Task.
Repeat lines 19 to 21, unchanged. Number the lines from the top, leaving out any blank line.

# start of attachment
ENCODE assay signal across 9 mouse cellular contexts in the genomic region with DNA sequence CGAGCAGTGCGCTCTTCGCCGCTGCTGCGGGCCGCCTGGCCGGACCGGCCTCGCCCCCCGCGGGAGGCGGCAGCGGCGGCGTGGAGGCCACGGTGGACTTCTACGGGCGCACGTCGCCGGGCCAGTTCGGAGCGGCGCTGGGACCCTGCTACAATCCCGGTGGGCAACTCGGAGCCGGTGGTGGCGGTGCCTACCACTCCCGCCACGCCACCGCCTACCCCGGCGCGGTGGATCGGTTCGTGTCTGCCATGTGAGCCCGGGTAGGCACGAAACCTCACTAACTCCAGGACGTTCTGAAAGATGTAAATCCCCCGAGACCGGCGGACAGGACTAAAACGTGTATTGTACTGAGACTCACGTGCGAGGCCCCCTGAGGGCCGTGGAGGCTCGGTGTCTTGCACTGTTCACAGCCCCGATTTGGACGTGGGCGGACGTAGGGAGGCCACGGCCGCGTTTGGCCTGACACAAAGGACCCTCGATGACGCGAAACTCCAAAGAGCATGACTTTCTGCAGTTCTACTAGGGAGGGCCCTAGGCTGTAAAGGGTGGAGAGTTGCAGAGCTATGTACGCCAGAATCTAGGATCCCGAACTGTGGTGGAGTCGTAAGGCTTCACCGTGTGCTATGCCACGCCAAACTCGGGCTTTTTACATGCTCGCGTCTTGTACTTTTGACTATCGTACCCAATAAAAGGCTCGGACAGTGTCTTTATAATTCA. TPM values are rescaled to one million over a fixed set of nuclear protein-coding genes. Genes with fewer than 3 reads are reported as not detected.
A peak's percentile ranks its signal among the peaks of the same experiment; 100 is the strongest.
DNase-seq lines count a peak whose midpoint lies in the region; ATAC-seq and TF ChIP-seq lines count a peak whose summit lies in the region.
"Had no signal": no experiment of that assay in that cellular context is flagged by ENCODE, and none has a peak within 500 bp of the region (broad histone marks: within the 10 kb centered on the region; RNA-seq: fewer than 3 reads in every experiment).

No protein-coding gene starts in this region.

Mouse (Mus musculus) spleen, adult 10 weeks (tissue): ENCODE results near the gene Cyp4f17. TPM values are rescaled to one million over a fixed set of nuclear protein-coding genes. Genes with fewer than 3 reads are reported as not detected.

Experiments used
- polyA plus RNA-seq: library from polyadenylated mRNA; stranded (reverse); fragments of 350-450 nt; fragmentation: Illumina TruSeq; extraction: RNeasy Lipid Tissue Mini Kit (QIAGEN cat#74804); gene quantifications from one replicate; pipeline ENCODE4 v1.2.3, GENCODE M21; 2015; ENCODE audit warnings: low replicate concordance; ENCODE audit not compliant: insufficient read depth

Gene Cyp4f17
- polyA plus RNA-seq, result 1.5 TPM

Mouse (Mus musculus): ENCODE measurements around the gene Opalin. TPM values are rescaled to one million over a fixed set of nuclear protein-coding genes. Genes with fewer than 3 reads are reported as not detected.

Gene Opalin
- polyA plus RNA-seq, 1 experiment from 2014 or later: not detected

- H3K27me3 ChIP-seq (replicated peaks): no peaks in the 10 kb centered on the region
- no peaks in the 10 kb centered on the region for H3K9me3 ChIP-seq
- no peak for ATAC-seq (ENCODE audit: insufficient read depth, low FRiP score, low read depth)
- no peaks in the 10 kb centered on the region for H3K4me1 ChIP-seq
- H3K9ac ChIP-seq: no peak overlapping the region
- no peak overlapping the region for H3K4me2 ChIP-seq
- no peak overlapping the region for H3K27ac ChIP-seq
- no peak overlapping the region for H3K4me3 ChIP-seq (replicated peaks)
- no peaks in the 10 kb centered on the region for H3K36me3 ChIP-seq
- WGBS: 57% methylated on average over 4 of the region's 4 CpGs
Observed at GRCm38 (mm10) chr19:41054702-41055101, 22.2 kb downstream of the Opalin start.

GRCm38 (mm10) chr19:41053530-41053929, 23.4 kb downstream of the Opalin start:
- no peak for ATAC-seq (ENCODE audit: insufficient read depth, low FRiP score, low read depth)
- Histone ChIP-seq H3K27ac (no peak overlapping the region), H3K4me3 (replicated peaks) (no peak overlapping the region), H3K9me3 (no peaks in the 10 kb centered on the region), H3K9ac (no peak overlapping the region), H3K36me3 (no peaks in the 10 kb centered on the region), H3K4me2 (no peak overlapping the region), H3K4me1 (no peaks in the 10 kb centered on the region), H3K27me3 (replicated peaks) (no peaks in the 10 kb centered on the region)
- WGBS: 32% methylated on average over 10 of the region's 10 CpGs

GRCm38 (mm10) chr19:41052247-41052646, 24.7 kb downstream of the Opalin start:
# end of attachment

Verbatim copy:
- no peak overlapping the region for H3K4me2 ChIP-seq
- no peak overlapping the region for H3K27ac ChIP-seq
- no peak overlapping the region for H3K4me3 ChIP-seq (replicated peaks)